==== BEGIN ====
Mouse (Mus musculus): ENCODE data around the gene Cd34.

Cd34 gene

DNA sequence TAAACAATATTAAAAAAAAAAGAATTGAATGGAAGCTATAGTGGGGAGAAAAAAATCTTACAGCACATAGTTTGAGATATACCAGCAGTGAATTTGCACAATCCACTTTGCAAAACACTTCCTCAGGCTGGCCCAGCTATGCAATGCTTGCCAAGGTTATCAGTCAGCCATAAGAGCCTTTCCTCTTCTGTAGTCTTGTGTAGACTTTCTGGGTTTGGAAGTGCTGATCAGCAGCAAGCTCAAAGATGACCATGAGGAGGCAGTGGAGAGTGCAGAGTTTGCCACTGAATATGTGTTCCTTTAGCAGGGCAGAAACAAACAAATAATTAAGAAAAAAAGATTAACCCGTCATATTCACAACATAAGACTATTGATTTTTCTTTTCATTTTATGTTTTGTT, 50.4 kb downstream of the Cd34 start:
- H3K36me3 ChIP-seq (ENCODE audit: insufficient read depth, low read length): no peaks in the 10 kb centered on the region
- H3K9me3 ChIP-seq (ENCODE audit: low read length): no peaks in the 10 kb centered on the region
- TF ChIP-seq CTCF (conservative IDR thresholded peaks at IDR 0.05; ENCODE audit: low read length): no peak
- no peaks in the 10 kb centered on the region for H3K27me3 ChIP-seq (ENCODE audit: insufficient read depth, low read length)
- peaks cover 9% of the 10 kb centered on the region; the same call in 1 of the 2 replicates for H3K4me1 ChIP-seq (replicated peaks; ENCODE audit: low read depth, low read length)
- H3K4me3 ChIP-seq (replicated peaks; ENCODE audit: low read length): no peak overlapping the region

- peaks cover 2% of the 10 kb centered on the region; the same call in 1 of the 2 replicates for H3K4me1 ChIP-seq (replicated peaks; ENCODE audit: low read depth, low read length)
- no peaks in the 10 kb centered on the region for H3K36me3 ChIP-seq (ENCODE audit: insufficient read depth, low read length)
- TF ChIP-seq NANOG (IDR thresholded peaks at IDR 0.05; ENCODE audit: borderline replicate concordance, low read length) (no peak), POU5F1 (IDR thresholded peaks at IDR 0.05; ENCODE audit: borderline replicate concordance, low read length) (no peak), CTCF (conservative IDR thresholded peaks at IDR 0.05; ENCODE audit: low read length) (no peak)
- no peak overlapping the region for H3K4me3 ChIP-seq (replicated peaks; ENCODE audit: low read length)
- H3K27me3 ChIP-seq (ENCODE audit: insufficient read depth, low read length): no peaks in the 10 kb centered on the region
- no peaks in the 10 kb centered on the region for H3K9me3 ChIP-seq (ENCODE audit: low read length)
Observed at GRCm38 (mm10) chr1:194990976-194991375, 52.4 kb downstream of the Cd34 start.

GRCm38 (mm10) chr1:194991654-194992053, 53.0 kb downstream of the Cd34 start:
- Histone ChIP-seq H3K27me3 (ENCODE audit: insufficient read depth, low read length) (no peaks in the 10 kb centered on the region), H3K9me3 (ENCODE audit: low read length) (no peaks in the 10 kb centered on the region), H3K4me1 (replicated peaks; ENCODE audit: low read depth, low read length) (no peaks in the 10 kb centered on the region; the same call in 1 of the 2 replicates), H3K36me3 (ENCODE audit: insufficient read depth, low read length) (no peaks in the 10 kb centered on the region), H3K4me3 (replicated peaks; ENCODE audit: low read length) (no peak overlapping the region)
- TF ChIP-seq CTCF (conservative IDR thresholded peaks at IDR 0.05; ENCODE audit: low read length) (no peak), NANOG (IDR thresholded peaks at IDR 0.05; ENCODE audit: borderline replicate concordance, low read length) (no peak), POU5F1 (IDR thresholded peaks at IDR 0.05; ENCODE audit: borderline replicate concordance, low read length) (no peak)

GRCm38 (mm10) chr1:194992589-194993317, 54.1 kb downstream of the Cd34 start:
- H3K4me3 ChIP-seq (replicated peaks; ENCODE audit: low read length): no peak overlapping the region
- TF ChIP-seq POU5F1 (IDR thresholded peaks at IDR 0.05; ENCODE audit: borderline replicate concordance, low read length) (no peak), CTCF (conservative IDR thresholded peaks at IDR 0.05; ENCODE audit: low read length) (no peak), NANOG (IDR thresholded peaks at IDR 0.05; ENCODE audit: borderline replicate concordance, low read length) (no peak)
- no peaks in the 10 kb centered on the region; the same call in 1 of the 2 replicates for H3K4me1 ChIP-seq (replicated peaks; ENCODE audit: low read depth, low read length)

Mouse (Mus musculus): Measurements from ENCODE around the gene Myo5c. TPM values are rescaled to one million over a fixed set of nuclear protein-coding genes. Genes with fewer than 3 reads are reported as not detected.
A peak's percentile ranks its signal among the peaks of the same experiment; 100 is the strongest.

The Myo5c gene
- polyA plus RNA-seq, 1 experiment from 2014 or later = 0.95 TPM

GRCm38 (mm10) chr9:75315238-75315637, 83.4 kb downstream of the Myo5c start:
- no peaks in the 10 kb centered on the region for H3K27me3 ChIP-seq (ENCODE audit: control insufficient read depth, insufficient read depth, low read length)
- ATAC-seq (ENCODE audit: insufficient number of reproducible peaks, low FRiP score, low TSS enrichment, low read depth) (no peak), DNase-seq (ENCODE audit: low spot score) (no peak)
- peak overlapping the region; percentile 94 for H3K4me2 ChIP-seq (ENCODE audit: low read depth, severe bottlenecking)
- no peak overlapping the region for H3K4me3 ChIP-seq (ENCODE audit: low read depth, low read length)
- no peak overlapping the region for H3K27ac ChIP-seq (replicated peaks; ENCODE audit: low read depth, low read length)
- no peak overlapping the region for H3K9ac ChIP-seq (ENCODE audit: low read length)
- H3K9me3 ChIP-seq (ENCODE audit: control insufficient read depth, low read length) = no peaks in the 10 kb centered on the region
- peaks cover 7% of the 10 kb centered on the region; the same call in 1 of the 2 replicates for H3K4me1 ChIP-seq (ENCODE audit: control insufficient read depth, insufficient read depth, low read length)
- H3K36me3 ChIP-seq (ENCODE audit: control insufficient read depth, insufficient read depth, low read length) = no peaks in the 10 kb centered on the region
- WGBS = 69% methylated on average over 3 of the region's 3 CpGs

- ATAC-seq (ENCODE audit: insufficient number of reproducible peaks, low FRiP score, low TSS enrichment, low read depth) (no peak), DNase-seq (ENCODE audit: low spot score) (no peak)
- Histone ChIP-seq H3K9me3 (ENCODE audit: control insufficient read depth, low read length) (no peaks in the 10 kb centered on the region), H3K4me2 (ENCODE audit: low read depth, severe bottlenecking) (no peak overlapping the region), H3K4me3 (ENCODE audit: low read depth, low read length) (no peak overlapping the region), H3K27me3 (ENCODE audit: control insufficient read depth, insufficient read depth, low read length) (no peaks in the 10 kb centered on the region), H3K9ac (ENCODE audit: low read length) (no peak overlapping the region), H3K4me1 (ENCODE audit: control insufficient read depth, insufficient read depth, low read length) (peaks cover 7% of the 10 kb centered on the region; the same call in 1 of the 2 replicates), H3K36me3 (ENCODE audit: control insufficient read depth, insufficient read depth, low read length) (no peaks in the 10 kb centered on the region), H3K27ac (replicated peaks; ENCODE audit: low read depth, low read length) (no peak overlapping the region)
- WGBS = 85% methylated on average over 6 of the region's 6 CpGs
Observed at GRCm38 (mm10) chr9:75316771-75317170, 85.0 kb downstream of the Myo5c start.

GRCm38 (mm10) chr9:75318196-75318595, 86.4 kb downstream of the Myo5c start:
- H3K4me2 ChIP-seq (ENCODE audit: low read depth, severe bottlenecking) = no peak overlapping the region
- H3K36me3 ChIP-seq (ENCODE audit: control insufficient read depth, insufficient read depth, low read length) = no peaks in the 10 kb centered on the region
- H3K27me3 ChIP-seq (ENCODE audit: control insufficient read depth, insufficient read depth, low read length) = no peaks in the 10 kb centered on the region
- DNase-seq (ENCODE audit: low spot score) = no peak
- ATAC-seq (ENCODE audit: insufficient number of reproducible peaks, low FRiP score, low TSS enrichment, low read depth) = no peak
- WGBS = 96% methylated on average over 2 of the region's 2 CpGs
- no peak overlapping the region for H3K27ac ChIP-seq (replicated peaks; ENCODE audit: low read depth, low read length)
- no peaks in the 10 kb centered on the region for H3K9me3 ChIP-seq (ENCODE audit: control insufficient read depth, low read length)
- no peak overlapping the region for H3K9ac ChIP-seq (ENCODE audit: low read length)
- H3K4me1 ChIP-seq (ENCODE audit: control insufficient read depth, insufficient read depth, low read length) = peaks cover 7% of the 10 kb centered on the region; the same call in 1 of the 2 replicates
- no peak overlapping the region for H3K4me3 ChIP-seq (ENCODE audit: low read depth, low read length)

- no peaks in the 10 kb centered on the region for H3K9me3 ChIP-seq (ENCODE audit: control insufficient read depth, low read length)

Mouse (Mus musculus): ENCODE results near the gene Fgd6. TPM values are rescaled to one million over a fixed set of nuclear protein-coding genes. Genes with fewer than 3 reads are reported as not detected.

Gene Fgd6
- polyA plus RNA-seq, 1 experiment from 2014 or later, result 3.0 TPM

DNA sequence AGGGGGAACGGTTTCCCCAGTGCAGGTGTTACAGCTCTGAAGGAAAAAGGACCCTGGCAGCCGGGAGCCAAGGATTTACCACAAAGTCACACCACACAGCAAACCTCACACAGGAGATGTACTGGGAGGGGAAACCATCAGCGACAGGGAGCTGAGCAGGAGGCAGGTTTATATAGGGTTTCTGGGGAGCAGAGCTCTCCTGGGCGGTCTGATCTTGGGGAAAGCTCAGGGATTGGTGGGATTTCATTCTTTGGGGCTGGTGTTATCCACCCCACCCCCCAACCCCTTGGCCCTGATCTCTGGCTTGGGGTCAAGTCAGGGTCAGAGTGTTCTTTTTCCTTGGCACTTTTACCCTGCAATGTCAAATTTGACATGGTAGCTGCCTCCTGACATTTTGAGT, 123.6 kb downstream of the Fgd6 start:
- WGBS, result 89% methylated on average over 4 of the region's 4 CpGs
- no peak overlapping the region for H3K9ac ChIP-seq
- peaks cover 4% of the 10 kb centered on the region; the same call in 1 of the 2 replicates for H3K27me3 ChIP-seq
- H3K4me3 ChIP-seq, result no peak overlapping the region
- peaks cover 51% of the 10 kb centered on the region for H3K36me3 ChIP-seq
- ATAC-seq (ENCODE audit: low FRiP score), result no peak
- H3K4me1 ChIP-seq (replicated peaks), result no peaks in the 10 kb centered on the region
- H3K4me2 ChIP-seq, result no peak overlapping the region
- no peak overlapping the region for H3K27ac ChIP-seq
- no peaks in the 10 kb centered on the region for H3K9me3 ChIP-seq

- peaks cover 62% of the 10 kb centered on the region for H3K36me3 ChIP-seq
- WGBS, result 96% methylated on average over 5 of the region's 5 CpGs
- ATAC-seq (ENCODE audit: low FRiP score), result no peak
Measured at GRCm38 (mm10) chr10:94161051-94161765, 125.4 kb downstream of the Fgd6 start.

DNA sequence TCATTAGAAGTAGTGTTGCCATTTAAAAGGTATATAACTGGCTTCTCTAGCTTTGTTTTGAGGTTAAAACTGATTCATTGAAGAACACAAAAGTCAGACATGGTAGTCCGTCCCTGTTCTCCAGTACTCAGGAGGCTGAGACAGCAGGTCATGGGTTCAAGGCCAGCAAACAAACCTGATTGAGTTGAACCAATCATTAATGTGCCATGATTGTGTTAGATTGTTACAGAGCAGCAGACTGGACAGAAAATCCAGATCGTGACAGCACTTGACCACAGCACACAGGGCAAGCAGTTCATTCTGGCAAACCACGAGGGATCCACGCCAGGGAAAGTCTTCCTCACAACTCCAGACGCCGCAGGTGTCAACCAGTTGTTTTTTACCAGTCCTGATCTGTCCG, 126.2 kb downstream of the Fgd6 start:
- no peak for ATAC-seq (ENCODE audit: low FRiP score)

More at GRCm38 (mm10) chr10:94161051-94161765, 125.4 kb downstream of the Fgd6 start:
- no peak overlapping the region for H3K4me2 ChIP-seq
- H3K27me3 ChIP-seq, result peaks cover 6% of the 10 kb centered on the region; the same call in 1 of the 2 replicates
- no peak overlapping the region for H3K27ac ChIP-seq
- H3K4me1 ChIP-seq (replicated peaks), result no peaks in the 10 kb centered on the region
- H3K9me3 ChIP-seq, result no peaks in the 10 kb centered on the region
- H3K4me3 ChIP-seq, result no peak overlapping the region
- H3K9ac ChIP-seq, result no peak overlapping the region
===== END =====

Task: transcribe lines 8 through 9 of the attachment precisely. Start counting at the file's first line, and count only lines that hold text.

- peaks cover 9% of the 10 kb centered on the region; the same call in 1 of the 2 replicates for H3K4me1 ChIP-seq (replicated peaks; ENCODE audit: low read depth, low read length)
- H3K4me3 ChIP-seq (replicated peaks; ENCODE audit: low read length): no peak overlapping the region